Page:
Inflammatory and bone-related genes are modulated by aging in human periodontal ligament cells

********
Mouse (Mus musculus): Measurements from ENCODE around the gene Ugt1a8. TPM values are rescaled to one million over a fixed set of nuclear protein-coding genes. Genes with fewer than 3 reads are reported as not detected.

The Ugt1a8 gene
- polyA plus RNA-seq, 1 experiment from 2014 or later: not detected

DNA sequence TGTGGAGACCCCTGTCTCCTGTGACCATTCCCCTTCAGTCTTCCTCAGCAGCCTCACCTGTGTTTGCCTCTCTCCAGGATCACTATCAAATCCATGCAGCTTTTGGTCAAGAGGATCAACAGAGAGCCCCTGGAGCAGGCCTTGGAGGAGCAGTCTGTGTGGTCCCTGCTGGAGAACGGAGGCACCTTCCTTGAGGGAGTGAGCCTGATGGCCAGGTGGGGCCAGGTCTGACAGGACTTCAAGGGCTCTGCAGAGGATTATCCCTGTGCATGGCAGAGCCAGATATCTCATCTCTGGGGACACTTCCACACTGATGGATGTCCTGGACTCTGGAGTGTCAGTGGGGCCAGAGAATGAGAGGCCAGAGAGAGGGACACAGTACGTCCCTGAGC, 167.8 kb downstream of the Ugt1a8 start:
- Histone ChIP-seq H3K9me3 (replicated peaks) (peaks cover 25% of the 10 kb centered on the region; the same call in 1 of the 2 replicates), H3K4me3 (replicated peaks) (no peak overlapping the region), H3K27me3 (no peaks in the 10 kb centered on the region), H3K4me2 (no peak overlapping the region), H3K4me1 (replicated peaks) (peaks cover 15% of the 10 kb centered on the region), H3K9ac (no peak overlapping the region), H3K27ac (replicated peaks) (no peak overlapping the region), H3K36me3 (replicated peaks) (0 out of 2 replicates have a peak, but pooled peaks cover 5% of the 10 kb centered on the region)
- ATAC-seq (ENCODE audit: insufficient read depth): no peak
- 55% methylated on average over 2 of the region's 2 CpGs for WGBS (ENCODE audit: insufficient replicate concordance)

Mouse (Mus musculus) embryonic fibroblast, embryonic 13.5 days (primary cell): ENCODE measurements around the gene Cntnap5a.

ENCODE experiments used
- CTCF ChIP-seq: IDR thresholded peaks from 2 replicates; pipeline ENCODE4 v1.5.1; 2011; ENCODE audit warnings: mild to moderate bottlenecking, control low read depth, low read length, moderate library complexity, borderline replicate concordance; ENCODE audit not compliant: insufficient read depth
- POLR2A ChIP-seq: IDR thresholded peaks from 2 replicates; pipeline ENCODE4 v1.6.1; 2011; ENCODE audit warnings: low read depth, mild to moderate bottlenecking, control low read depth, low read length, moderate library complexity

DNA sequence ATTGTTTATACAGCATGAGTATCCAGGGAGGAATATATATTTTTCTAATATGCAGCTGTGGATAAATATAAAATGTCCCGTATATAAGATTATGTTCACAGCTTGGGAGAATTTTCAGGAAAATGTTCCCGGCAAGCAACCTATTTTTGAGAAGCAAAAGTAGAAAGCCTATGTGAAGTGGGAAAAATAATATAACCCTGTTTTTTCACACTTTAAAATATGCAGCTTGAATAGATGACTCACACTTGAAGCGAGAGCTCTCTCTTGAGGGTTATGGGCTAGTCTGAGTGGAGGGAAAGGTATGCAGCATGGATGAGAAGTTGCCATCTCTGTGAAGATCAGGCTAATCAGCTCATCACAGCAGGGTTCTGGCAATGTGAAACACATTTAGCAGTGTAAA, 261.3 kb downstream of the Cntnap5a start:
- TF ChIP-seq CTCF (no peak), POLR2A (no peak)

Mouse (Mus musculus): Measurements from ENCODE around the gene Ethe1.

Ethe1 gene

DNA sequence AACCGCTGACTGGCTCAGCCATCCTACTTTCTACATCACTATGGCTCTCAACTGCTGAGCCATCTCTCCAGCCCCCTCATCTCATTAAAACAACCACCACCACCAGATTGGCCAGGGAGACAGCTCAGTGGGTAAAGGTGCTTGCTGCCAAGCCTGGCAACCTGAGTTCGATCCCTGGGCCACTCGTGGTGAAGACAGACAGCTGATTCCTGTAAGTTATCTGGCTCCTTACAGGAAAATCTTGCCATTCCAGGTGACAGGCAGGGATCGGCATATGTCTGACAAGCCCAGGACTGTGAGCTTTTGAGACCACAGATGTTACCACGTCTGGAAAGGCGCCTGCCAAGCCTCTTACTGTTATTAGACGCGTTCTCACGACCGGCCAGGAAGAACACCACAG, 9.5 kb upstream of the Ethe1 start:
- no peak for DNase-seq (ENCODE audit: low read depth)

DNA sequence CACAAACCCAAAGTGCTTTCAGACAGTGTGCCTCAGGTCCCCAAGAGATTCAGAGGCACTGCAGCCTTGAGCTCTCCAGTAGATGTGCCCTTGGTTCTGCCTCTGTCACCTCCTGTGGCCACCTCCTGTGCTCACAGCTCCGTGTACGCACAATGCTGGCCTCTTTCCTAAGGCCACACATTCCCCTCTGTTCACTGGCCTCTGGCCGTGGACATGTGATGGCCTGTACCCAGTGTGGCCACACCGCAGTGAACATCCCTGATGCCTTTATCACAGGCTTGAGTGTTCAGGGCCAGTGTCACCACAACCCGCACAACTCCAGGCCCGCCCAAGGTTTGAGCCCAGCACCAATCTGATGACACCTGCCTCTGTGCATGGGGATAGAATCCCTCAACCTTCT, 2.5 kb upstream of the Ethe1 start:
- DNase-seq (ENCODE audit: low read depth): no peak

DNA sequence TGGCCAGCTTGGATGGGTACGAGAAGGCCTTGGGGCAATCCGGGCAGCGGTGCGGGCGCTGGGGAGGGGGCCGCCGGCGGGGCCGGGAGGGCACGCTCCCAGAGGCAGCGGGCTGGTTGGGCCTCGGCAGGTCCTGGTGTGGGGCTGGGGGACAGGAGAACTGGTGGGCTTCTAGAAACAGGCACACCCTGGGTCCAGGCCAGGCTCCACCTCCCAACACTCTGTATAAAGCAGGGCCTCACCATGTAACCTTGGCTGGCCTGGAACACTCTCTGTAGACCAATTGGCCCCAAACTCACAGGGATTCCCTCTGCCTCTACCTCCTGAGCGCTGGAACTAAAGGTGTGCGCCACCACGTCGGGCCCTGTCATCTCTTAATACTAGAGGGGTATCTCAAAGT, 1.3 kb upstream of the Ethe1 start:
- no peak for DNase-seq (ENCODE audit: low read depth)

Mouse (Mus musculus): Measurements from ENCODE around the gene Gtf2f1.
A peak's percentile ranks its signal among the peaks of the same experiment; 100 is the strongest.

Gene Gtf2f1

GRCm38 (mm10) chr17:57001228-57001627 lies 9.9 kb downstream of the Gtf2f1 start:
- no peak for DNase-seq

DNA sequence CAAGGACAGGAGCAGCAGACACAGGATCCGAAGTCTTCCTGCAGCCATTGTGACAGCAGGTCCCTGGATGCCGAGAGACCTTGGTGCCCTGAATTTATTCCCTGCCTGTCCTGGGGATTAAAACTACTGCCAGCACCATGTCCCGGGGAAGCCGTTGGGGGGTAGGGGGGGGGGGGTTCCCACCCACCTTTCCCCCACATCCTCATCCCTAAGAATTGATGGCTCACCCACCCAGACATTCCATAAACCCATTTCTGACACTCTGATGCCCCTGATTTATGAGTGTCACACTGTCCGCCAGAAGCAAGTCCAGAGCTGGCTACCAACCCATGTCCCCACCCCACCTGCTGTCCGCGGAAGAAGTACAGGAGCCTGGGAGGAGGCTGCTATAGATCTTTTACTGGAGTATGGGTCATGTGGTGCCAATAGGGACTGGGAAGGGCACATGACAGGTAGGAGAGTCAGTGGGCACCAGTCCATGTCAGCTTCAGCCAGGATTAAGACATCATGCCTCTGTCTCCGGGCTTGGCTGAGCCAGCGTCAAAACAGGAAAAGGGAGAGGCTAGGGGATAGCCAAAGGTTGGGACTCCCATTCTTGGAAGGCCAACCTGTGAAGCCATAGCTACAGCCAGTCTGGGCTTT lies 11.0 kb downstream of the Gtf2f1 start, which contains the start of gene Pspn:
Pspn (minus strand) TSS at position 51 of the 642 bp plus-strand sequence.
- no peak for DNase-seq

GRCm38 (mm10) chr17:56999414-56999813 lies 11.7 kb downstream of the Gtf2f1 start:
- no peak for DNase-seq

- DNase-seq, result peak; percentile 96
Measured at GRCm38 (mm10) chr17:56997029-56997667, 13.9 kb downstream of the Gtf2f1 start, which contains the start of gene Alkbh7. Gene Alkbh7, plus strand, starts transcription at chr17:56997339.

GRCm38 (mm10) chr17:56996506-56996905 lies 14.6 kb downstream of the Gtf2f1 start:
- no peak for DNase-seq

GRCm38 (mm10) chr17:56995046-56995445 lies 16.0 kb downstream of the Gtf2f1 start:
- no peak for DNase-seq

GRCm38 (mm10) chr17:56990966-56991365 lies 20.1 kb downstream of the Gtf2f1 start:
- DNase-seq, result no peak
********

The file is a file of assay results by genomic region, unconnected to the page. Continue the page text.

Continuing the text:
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Periodontal ligament cells (PDLC) play a major role in periodontal tissues homeostasis and destruction. Most age-associated diseases seem to be closely related to an underlying chronic inflammatory state. Thus, the present study aimed at evaluating in PDLC the effect of aging on the basal levels of inflammatory and bone-related genes. Primary PDLC cultures were obtained from subjects aged 15–20 years (control- n = 5), and subjects aged more than 60 years (test- n = 5). Proliferation, cell viability and total secreted protein assays were performed, and mRNA levels were quantitatively assessed for interleukin (IL)-1β, IL-4, IL-6 and IL-8, and for receptor activator of nuclear factor-κB ligand (RANKL) and osteoprotegerin (OPG) by real time PCR. Data analysis demonstrated that aging negatively influenced cell proliferation, whereas cell viability and total secreted protein were not affected (p > 0.05). Gene expression analysis showed that mRNA levels for RANKL and IL-8 were not affected by aging (p > 0.05) whereas, mRNA levels for IL-4 was significantly lower in aged cells (p < 0.05) and OPG, IL-1β and IL-6 mRNA levels were higher (p < 0.05). Data analysis suggests that aging decreased the ability of PDLC to proliferate and modulated the expression of important inflammatory and bone-related genes in periodontal ligament cells, favoring a proinflammatory and an antiresorptive profile.

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